Options for change in the Australian cervical cancer screening program in context of HPV detection and vaccination

Shih, Sophy Ting-Fang, Barendregt, Jan, Mihalopoulos, Catherine, Carter, Rob and Vos, Theo 2009, Options for change in the Australian cervical cancer screening program in context of HPV detection and vaccination, in iHEA 2009 : Posters of the 7th World Congress on Health Economics, Harmonising Health and Economics, International Health Economics Association (iHEA), [Beijing, China].


Title Options for change in the Australian cervical cancer screening program in context of HPV detection and vaccination
Author(s) Shih, Sophy Ting-Fang
Barendregt, Jan
Mihalopoulos, Catherine
Carter, Rob
Vos, Theo
Conference name iHEA World Congress on Health Economics, Harmonising Health and Economics (7th : 2009 : Beijing, China)
Conference location Beijing, China
Conference dates 12-15 July 2009
Title of proceedings iHEA 2009 : Posters of the 7th World Congress on Health Economics, Harmonising Health and Economics
Publication date 2009
Publisher International Health Economics Association (iHEA)
Place of publication [Beijing, China]
Summary Introduction:
Cervical cancer screening has been implemented for over a decade in Australia and has significantly reduced the mortality and morbidity of the disease. The emergence of new technologies for cervical cancer, such as the Human Papillomavirus (HPV) vaccine and DNA testing has encouraged debate regarding the effective use of resources in cervical cancer prevention. The present study evaluates the cost-effectiveness, from a health sector perspective, of various screening strategies in the era of these new technologies.

Methods:
A stochastic epidemiological model using a discrete event and continuous algorithm was developed to describe the natural history of cervical cancer. By allowing one member of the cohort into the model at a time, this micro-simulation model encompasses the characteristics of heterogeneity and can track individual life histories. To evaluate the cost-effectiveness of the HPV vaccine a Markov model was built to simulate the effect on the incidence of HPV and subsequent cervical cancer. A number of proposed screening strategies were evaluated with the stochastic model for the application of HPV DNA testing, with changes in the screening interval and target population. Health outcomes were measured by Disability-Adjusted Life-Years (DALYs), adjusted for application within an evaluation setting (i.e. the mortality component of the DALY was adjusted by a disability weight when early mortality due to cervical cancer is avoided). Costs in complying with the Australian updated guidelines were assessed by pathway analysis to estimate the resources associated with cervical cancer and its pre-cancerous lesion treatment. Sensitivity analyses were performed to investigate the key parameters that influenced the cost-effectiveness results.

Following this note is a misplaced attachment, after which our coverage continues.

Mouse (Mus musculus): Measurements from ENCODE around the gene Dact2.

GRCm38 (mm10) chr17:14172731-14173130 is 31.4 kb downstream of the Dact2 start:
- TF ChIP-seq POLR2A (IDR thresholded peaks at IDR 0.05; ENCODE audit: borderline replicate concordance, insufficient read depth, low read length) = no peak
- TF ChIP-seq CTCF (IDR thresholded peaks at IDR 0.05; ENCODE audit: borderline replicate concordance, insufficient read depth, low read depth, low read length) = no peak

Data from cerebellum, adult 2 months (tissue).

Results:
Current practice has already brought huge health gain by preventing more than 4,000 deaths and saving more than 86,000 life-years in a cohort of a million women. Any of the alternative screening strategies alter the total amount of health gain by a small margin compared to current practice. The results of incremental analyses of the alternative screening strategies compared to current practice suggest the adoption of the HPV DNA test as a primary screening tool every 3 years commencing at age 18, or the combined pap smear/HPV test every 3 years commencing at age 25, are more costly than current practice but with reasonable ICERs (AUD$1,810 per DALY and AUD$18,600 per DALY respectively). Delaying commencement of Pap test screening to age 25 is less costly than current practice, but involves considerable health loss. The sensitivity analysis shows, however, that the screening test accuracy has a significant impact on these conclusions. Threshold analysis indicates that a sensitivity ranging from 0.80 to 0.86 for the combined test in women younger than 30 is required to produce an acceptable incremental cost-effectiveness ratio.

Conclusions:
The adoption of HPV and combined test with an extended screening interval is more costly but affordable, resulting in reasonable ICERs. They appear good value for money for the Australian health care system, but need more information on test accuracy to make an informed decision. Potential screening policy change under current Australian HPV Vaccination Program is current work in progress. A Markov model is built to simulate the effect on the incidence of HPV and subsequent cervical cancer. Adoption of HPV DNA test as a primary screening tool in the context of HPV vaccination is under evaluation.
Notes Poster Presentation. Conference website : http://ihea2009.abstractbook.org/
Language eng
Field of Research 140208 Health Economics
Socio Economic Objective 920507 Women's Health
HERDC Research category EN.1 Other conference paper
Copyright notice ©2009, International Health Economics Association (iHEA)
Persistent URL http://hdl.handle.net/10536/DRO/DU:30025149

Document type: Conference Paper
Collection: Public Health Research, Evaluation, and Policy Cluster
Connect to link resolver
 
Link to Related Work
 
Unless expressly stated otherwise, the copyright for items in DRO is owned by the author, with all rights reserved.

Versions
Version Filter Type
Access Statistics: 431 Abstract Views  -  Detailed Statistics
Created: Fri, 12 Mar 2010, 15:58:40 EST

Every reasonable effort has been made to ensure that permission has been obtained for items included in DRO. If you believe that your rights have been infringed by this repository, please contact drosupport@deakin.edu.au.